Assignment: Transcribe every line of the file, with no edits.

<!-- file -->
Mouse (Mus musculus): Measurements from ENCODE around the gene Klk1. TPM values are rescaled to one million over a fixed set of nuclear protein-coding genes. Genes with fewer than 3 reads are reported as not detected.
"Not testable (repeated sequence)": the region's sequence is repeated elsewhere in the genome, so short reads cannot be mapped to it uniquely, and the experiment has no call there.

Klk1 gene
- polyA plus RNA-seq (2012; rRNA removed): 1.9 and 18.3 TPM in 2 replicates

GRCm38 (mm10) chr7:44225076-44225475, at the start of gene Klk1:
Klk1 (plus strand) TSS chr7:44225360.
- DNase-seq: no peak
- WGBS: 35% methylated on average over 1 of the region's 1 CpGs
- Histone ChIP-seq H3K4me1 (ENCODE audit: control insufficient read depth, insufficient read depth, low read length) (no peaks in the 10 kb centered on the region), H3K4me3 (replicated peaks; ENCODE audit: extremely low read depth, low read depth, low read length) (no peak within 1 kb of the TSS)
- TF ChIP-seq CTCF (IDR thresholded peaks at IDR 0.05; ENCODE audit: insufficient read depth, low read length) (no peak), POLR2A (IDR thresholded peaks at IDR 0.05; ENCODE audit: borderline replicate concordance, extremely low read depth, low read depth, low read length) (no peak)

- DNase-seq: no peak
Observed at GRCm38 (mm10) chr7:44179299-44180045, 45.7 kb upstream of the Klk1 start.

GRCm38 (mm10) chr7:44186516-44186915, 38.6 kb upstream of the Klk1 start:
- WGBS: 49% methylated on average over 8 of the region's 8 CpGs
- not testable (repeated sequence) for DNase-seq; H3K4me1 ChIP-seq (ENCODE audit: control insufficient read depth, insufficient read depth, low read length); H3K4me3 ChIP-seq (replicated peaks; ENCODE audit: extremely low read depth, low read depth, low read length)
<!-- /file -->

Mouse (Mus musculus): Measurements from ENCODE around the gene Klk1. TPM values are rescaled to one million over a fixed set of nuclear protein-coding genes. Genes with fewer than 3 reads are reported as not detected.
"Not testable (repeated sequence)": the region's sequence is repeated elsewhere in the genome, so short reads cannot be mapped to it uniquely, and the experiment has no call there.

Klk1 gene
- polyA plus RNA-seq (2012; rRNA removed): 1.9 and 18.3 TPM in 2 replicates

GRCm38 (mm10) chr7:44225076-44225475, at the start of gene Klk1:
Klk1 (plus strand) TSS chr7:44225360.
- DNase-seq: no peak
- WGBS: 35% methylated on average over 1 of the region's 1 CpGs
- Histone ChIP-seq H3K4me1 (ENCODE audit: control insufficient read depth, insufficient read depth, low read length) (no peaks in the 10 kb centered on the region), H3K4me3 (replicated peaks; ENCODE audit: extremely low read depth, low read depth, low read length) (no peak within 1 kb of the TSS)
- TF ChIP-seq CTCF (IDR thresholded peaks at IDR 0.05; ENCODE audit: insufficient read depth, low read length) (no peak), POLR2A (IDR thresholded peaks at IDR 0.05; ENCODE audit: borderline replicate concordance, extremely low read depth, low read depth, low read length) (no peak)

- DNase-seq: no peak
Observed at GRCm38 (mm10) chr7:44179299-44180045, 45.7 kb upstream of the Klk1 start.

GRCm38 (mm10) chr7:44186516-44186915, 38.6 kb upstream of the Klk1 start:
- WGBS: 49% methylated on average over 8 of the region's 8 CpGs
- not testable (repeated sequence) for DNase-seq; H3K4me1 ChIP-seq (ENCODE audit: control insufficient read depth, insufficient read depth, low read length); H3K4me3 ChIP-seq (replicated peaks; ENCODE audit: extremely low read depth, low read depth, low read length)